This afternoon we got the chance to exchange words with mc10 co-founder Ben Schlatka on how the company’s “electronics anywhere” tagline is being made a reality right here and now. Not only are they developing wearable technology for Medical and Industrial projects, they’ve also got consumer technology in the pipeline – and with their new R&D contract that includes Wearable Electronics for the Battlefield with NSRDEC, you’ll see how the modern soldier will soon be benefitting in full from renewable power sources that are as natural to wear as a helmet.
Again we’re speaking with mc10 co-founder Ben Schlatka, and for those of you looking for more information on getting in contact with the crew, you can head to their page over at mc10inc.com – and tell em SlashGear sent ya! Have a peek here at our very brief but very informative conversation below.
[Q] How do you see wearable technology fitting in with the rather mobile consumer landscape of today ?
[Ben Schlatka] There is increasingly strong market demand to measure everything about the body. And there are a number of wearable devices available that are trying to address this need. Unfortunately, most of these devices are bulky and uncomfortable to wear, and the quality of the data they provide varies widely.
MC10 is reshaping conventional rigid high-performance electronics into ultra-thin form factors that conform to the body. Imagine a kids’ fake tattoo that can sense how our bodies work: data from the heart, the brain, muscles, body temperature – even hydration levels. When a sensing technology conforms to the consumer and not the other way around, it can capture more insights for longer periods of time without discomfort or distraction.
[Q] I understand you’ve just secured an R&D contract for Wearable Electronics for the Battlefield with NSRDEC [US Army Natick Soldier Research, Development, and Engineering Center] – could you talk a little bit about that?
[S] This is an exciting project, we’re working with the NSRDEC to develop a renewable power source that extends the capabilities of soldiers in the field. The modern soldier carries lots of high-tech gear but they can’t be effective if the devices run out of power. We’re developing solar cells that are integrated directly into the fabric of helmets and rucksacks so devices can be charged and ready to use at all times. And it sure beats lugging a battery around in addition to the gear our troops already carry.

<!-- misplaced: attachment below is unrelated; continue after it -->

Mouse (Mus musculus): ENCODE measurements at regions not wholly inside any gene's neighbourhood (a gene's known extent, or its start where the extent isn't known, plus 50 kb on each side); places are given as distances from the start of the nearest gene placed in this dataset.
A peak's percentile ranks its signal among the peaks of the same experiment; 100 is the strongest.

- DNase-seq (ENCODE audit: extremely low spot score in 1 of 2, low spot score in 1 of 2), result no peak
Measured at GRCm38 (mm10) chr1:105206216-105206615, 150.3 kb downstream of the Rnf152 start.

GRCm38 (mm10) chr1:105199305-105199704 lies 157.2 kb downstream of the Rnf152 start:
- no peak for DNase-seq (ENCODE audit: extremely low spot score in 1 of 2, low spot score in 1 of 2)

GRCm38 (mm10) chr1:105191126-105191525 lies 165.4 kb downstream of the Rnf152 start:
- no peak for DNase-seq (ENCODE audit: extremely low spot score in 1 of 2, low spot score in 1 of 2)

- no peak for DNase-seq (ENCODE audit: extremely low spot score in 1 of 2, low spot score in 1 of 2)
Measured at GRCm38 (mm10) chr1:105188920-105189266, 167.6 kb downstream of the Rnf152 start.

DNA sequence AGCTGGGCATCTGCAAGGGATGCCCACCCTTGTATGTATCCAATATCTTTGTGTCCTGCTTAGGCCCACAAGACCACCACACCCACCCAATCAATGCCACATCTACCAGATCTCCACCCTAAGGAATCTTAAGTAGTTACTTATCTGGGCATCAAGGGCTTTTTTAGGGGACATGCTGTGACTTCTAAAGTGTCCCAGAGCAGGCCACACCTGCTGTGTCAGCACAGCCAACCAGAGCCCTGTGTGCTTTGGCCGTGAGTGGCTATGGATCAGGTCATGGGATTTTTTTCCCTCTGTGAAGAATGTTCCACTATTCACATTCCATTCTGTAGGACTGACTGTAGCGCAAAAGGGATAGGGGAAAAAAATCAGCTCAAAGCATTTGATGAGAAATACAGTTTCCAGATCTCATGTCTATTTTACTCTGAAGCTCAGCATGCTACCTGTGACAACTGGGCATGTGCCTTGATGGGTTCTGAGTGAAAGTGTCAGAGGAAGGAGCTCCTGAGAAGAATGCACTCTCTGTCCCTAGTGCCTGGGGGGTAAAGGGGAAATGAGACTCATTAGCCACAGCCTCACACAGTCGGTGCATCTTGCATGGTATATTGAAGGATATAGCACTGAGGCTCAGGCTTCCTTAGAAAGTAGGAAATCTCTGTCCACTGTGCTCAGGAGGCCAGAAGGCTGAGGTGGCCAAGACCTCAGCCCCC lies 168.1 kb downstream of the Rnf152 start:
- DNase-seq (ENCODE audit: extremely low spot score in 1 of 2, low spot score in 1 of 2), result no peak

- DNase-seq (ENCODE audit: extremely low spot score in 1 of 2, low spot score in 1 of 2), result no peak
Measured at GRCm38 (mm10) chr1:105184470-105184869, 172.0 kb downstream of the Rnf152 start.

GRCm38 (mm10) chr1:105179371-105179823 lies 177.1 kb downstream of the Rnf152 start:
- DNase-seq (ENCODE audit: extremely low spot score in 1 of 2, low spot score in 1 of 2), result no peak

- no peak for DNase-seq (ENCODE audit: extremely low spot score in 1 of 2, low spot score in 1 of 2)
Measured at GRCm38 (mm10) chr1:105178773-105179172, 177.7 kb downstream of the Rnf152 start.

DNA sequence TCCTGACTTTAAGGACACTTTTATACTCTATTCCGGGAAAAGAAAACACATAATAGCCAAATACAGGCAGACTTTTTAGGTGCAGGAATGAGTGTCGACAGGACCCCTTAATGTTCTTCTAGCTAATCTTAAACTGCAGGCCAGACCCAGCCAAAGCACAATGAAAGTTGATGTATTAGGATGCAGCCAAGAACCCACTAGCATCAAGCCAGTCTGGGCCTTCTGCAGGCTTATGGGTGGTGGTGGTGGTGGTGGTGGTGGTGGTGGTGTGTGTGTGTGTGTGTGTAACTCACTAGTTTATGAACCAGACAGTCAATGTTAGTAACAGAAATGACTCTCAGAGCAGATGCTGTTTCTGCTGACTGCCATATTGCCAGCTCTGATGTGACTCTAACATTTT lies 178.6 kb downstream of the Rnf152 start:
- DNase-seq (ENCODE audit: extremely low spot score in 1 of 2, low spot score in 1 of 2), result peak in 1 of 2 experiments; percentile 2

Now imagine the design freedom this technology provides. Something like your jacket can serve the same purpose. As you go about your day, your jacket is collecting energy that you can use to charge your phone or other portable electronic devices. You no longer have to search the coffee shop or airport lounge for a free outlet.
This is where the technology is heading, and it’s not too far off in the future.
[Q] How do you predict wearable technology will reach the mainstream?
[S] Wearable technologies will only go mainstream if they can be virtually invisible to the user. If your sleep monitor is bulky and keeps you from falling asleep, what good is it? If your doctor wants you to monitor your hear rate and it requires wearing an uncomfortable device, what are the odds you’ll actually comply?
Today we conform to our electronics without even thinking much about it, we’ve adapted because the pros outweigh the cons. But as electronics increasingly conforms to us, the barriers to adoption decrease.
[Q] Are there examples of mc10 that are live and out in the wild right now that you’d like to share?
[S] Nothing ‘in the wild’ until later this year, we’re developing a new device with Reebok that is expected to launch in 2012. We’ve also convened a team of accomplished athletes and experts across a variety of sports to help us shape the next generation of athletic performance monitoring.
We are also really excited about the important role our technology can play empowering people to play a more active role in staying healthy. Given the skyrocketing cost of healthcare, it’s clear we need smarter, cheaper ways to monitor health status outside of the hospital. Today, we learn about our health very occasionally and episodically; as a result, we access care in a costly setting, often when a condition has worsened to extreme levels. By providing continuous access to high-quality biofeedback at an affordable cost, MC10 is empowering people to take more ownership of their health, and to take action in real-time, accessing care only if and when it’s needed.